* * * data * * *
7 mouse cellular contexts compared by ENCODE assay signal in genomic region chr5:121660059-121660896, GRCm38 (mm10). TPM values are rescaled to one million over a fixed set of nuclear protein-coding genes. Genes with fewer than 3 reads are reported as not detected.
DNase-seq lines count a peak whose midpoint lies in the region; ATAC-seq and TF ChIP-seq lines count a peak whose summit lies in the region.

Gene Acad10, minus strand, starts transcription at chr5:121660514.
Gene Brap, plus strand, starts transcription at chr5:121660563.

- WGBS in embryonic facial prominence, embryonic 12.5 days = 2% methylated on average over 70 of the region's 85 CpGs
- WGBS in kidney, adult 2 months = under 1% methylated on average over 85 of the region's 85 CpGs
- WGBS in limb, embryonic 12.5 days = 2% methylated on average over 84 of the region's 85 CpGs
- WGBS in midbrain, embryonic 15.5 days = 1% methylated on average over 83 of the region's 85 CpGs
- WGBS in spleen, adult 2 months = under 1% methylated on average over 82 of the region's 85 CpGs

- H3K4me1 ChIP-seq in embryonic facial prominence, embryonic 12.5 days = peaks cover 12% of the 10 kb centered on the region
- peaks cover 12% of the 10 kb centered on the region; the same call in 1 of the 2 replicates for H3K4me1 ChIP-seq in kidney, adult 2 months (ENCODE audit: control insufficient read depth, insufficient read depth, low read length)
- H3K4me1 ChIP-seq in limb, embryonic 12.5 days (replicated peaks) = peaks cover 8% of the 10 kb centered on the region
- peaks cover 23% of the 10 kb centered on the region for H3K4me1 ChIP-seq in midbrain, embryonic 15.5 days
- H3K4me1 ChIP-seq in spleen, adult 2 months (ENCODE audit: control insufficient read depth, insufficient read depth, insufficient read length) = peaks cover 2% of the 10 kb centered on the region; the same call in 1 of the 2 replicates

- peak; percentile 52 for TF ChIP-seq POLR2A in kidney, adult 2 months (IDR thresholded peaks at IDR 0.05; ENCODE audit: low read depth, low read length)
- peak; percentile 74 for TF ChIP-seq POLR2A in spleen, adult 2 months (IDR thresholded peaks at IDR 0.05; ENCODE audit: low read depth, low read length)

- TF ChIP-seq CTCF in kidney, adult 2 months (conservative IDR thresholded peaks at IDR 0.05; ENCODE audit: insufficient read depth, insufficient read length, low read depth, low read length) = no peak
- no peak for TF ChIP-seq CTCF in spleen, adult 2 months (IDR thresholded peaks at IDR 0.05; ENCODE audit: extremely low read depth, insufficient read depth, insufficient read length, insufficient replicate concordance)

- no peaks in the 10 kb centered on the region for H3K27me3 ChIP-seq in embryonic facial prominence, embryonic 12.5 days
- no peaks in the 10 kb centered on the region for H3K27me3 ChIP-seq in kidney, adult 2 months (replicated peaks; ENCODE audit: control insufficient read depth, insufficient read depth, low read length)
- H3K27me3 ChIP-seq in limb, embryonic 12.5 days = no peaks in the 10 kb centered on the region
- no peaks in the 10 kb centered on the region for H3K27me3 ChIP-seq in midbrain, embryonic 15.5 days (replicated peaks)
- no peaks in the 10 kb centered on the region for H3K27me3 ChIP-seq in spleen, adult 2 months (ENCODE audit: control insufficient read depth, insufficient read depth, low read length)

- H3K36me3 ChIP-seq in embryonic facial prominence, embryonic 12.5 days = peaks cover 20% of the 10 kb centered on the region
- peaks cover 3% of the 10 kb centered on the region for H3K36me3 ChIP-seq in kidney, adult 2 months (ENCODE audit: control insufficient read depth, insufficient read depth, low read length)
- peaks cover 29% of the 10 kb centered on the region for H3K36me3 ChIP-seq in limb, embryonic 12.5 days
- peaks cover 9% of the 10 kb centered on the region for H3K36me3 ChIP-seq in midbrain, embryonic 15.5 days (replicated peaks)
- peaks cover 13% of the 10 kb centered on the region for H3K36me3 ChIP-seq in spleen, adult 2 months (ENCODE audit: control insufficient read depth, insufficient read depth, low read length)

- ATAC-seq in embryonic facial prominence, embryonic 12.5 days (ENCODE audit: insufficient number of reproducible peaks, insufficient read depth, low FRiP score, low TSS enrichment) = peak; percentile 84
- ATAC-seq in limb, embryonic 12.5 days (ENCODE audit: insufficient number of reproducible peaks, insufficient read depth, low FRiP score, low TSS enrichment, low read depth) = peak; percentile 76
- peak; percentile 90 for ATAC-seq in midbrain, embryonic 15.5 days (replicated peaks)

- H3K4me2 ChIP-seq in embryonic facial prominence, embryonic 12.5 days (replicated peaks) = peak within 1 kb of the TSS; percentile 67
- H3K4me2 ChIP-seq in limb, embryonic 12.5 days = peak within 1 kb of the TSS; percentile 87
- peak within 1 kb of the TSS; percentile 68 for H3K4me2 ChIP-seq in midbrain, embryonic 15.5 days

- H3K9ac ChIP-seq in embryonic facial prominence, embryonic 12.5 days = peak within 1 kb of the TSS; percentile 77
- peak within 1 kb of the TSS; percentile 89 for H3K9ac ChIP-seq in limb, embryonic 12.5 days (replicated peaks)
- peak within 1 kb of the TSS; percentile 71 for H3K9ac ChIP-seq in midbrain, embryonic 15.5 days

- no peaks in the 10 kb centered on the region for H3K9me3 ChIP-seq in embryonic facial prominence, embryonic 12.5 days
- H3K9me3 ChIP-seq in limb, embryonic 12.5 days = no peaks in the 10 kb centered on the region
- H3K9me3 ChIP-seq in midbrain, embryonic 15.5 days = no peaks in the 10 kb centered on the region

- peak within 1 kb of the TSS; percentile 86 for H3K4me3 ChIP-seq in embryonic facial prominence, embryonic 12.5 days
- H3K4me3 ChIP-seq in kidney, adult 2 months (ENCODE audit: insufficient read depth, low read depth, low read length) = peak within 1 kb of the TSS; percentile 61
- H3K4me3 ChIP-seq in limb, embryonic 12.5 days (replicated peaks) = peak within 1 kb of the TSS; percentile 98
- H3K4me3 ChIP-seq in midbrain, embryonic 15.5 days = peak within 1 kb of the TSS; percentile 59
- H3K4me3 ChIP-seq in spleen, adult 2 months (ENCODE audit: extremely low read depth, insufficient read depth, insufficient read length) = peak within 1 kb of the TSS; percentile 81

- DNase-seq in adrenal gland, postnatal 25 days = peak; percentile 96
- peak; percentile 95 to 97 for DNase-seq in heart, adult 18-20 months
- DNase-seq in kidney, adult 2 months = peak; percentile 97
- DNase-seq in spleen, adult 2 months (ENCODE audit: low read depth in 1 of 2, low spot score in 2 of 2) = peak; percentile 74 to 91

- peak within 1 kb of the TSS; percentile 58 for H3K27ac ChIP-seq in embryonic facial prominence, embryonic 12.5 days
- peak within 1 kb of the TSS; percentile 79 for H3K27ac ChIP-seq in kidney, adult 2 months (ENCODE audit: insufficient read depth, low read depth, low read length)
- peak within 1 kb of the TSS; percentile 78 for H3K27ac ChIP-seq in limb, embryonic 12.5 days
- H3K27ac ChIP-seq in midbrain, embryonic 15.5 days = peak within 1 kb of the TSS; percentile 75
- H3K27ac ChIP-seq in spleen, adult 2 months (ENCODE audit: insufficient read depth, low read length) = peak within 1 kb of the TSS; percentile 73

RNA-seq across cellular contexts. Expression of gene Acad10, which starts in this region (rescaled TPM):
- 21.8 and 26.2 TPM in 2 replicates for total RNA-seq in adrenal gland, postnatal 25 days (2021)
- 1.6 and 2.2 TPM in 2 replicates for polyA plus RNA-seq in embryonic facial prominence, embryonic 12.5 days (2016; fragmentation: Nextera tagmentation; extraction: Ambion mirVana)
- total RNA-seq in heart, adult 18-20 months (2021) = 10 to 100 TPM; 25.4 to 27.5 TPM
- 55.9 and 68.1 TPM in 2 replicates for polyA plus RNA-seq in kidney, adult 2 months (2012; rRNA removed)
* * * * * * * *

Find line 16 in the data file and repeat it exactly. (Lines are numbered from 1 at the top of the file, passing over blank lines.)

- peak; percentile 74 for TF ChIP-seq POLR2A in spleen, adult 2 months (IDR thresholded peaks at IDR 0.05; ENCODE audit: low read depth, low read length)